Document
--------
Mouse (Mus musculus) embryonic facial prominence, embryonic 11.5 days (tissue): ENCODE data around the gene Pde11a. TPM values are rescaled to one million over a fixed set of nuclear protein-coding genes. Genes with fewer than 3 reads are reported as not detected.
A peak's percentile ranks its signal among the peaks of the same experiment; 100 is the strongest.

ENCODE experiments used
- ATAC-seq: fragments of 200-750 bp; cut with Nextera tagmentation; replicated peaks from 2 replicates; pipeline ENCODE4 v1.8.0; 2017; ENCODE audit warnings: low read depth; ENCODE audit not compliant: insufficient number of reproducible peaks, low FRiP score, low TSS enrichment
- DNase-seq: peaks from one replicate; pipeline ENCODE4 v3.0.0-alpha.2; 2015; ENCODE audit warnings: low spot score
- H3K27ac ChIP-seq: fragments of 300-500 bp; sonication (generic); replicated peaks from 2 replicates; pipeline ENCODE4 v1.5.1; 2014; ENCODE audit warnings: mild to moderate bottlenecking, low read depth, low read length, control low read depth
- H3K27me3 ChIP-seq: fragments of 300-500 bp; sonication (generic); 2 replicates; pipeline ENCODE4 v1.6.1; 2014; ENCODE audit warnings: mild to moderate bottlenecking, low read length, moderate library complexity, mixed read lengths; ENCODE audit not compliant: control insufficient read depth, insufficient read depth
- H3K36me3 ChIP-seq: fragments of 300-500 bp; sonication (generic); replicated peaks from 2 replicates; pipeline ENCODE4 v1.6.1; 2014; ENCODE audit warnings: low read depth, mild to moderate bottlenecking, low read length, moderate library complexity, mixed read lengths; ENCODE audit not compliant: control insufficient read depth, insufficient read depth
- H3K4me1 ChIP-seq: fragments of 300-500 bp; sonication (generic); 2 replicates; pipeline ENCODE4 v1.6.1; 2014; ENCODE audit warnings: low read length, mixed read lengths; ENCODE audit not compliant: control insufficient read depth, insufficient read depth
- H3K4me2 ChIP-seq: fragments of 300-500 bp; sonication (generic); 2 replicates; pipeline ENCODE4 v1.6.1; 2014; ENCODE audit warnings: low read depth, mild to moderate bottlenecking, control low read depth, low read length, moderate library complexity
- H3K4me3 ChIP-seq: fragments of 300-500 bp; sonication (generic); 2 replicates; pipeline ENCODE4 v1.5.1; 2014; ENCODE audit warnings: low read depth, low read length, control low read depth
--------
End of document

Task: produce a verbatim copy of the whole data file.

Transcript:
Mouse (Mus musculus) embryonic facial prominence, embryonic 11.5 days (tissue): ENCODE data around the gene Pde11a. TPM values are rescaled to one million over a fixed set of nuclear protein-coding genes. Genes with fewer than 3 reads are reported as not detected.
A peak's percentile ranks its signal among the peaks of the same experiment; 100 is the strongest.

ENCODE experiments used
- ATAC-seq: fragments of 200-750 bp; cut with Nextera tagmentation; replicated peaks from 2 replicates; pipeline ENCODE4 v1.8.0; 2017; ENCODE audit warnings: low read depth; ENCODE audit not compliant: insufficient number of reproducible peaks, low FRiP score, low TSS enrichment
- DNase-seq: peaks from one replicate; pipeline ENCODE4 v3.0.0-alpha.2; 2015; ENCODE audit warnings: low spot score
- H3K27ac ChIP-seq: fragments of 300-500 bp; sonication (generic); replicated peaks from 2 replicates; pipeline ENCODE4 v1.5.1; 2014; ENCODE audit warnings: mild to moderate bottlenecking, low read depth, low read length, control low read depth
- H3K27me3 ChIP-seq: fragments of 300-500 bp; sonication (generic); 2 replicates; pipeline ENCODE4 v1.6.1; 2014; ENCODE audit warnings: mild to moderate bottlenecking, low read length, moderate library complexity, mixed read lengths; ENCODE audit not compliant: control insufficient read depth, insufficient read depth
- H3K36me3 ChIP-seq: fragments of 300-500 bp; sonication (generic); replicated peaks from 2 replicates; pipeline ENCODE4 v1.6.1; 2014; ENCODE audit warnings: low read depth, mild to moderate bottlenecking, low read length, moderate library complexity, mixed read lengths; ENCODE audit not compliant: control insufficient read depth, insufficient read depth
- H3K4me1 ChIP-seq: fragments of 300-500 bp; sonication (generic); 2 replicates; pipeline ENCODE4 v1.6.1; 2014; ENCODE audit warnings: low read length, mixed read lengths; ENCODE audit not compliant: control insufficient read depth, insufficient read depth
- H3K4me2 ChIP-seq: fragments of 300-500 bp; sonication (generic); 2 replicates; pipeline ENCODE4 v1.6.1; 2014; ENCODE audit warnings: low read depth, mild to moderate bottlenecking, control low read depth, low read length, moderate library complexity
- H3K4me3 ChIP-seq: fragments of 300-500 bp; sonication (generic); 2 replicates; pipeline ENCODE4 v1.5.1; 2014; ENCODE audit warnings: low read depth, low read length, control low read depth